Thursday, June 11, 2015

Holy Burdens

During key points in my life, I am sure that I heard people say, "That's just my cross to bear," but I can't think of any specific instances. 

Lately, I started thinking more about the cross of Christ and what it means when Christ warns us of the crosses that will come when we follow him.

I've also come across more than my share of people who take on the long-tortured face of martyrdom--without realizing that their situation really doesn't warrant the overly dramatic sighs, the long telling of sad tales of woe.

I've begun to be uncomfortable with this language of martyrdom, especially in an age where we are seeing more people truly martyred for their faith, as with the various executions committed by ISIS in the past year.

And yet, it also does seem right and just to acknowledge that each of us will be called to serve in ways that will take us to places we would not willingly choose.  It's not exactly a martyrdom, not really a true cross.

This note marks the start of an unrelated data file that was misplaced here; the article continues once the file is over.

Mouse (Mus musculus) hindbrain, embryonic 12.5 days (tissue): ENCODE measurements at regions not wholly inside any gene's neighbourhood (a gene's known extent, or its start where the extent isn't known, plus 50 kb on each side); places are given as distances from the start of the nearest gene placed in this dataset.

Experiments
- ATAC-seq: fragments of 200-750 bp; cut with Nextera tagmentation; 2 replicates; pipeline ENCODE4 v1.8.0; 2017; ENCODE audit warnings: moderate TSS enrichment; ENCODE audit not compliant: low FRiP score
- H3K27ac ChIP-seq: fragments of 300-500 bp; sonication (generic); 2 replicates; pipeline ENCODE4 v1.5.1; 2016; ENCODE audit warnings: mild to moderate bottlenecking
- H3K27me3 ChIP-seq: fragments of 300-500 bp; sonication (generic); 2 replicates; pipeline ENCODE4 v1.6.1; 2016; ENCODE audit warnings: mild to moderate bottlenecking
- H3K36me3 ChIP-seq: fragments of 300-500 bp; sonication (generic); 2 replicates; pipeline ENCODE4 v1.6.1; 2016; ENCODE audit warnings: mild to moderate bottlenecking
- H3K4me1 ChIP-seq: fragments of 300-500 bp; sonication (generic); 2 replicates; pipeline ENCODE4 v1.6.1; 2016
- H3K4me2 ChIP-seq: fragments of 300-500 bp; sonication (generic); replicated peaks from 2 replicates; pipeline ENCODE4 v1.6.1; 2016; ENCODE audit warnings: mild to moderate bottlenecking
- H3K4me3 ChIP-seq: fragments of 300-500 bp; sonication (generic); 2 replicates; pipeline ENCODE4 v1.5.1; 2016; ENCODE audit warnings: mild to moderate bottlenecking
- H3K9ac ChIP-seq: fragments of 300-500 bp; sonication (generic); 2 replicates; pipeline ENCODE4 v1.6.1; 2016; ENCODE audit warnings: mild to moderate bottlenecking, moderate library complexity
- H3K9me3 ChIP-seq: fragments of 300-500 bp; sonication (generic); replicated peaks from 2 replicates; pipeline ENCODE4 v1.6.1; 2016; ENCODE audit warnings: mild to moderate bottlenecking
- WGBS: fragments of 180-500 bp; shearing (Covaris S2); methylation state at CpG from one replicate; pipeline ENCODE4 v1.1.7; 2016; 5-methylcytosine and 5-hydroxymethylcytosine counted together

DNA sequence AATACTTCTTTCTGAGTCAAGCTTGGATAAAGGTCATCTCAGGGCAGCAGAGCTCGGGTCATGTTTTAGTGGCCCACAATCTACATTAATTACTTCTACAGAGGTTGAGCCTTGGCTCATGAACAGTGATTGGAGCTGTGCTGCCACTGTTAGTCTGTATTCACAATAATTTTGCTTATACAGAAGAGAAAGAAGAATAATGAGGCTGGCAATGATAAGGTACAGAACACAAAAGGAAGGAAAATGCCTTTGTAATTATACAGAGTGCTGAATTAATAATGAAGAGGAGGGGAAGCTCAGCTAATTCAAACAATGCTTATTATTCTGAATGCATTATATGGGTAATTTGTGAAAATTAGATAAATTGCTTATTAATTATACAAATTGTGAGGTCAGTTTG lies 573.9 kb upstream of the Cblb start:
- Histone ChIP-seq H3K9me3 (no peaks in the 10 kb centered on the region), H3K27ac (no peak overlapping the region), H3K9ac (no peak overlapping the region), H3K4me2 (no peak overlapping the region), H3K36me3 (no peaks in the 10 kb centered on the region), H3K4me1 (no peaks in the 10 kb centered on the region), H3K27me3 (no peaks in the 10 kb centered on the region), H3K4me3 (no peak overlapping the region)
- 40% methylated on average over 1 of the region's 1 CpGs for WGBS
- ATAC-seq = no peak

This morning, I came across a phrase in Martha Spong's blog post:  "holy burden."  This phrase seems perfect to me to describe what many of us might have once said was "our cross to bear."

Spong, who is part of a two minister family, used it this way:  "Some days it feels so ordinary to be there in a church-owned house with my wife and our children that the only thing I stress about is whether the puppy will chew on something that belongs to the church rather than to us. Other days, it feels like I finally know what cross I was always intended to bear, a cross engraved with the words 'Queer Christian.' It’s not a death sentence; rather it is a holy burden, and the work of my life, to be queer and faithful."

I think of my own holy burdens:  being the hospice chaplain periodically at work, as we have lots of losses to mourn, of being the one who argues for gentleness in personnel issues, of being the one who diligently works at the various ministries of reconciliation that a modern college requires--these burdens do not leave me martyred, but they do often leave me drained.

Thinking of it as a holy burden might change my mental state.  In some ways, I don't need to change my mental state--I already look at these tasks as my particular ministry.

Jesus never promised us that it would be easy, this business of being the light in the world, the yeast in the bread dough.

But it's so important that we do it.

2 comments:

Wendy said...

lovely, lovely post.

Kristin said...

Thanks, Wendy!